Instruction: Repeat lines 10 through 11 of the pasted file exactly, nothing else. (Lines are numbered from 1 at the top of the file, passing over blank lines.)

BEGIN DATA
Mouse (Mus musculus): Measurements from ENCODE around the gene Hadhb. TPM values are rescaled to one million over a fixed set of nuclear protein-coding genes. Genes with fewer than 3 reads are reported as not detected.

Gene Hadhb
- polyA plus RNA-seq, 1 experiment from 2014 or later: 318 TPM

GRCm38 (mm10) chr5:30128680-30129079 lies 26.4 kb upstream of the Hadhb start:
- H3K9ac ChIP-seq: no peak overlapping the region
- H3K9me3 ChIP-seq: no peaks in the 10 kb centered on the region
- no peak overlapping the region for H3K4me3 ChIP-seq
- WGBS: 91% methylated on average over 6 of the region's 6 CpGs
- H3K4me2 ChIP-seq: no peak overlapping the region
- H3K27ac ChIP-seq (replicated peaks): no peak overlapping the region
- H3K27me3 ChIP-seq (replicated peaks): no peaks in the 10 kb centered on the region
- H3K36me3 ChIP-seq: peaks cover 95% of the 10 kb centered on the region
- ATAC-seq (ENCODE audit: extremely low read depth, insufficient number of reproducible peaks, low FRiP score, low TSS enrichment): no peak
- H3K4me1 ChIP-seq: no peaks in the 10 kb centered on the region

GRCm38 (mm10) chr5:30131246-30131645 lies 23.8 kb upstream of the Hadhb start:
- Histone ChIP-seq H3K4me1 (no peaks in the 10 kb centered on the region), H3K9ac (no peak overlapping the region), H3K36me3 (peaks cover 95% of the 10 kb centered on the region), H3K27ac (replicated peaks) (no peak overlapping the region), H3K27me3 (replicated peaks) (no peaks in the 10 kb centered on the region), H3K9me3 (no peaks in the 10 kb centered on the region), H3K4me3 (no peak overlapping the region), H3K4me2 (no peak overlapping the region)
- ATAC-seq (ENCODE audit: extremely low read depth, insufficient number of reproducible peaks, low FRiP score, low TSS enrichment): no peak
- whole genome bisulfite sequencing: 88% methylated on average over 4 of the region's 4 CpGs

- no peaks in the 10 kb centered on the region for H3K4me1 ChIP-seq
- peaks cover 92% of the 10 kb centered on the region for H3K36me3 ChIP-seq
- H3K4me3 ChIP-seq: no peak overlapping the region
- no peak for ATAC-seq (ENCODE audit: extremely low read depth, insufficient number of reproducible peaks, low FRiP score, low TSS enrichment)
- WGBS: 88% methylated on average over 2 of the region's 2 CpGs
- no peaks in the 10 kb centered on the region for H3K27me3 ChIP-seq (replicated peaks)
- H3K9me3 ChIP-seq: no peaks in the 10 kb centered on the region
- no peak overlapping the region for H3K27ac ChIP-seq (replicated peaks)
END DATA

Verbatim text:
- H3K27ac ChIP-seq (replicated peaks): no peak overlapping the region
- H3K27me3 ChIP-seq (replicated peaks): no peaks in the 10 kb centered on the region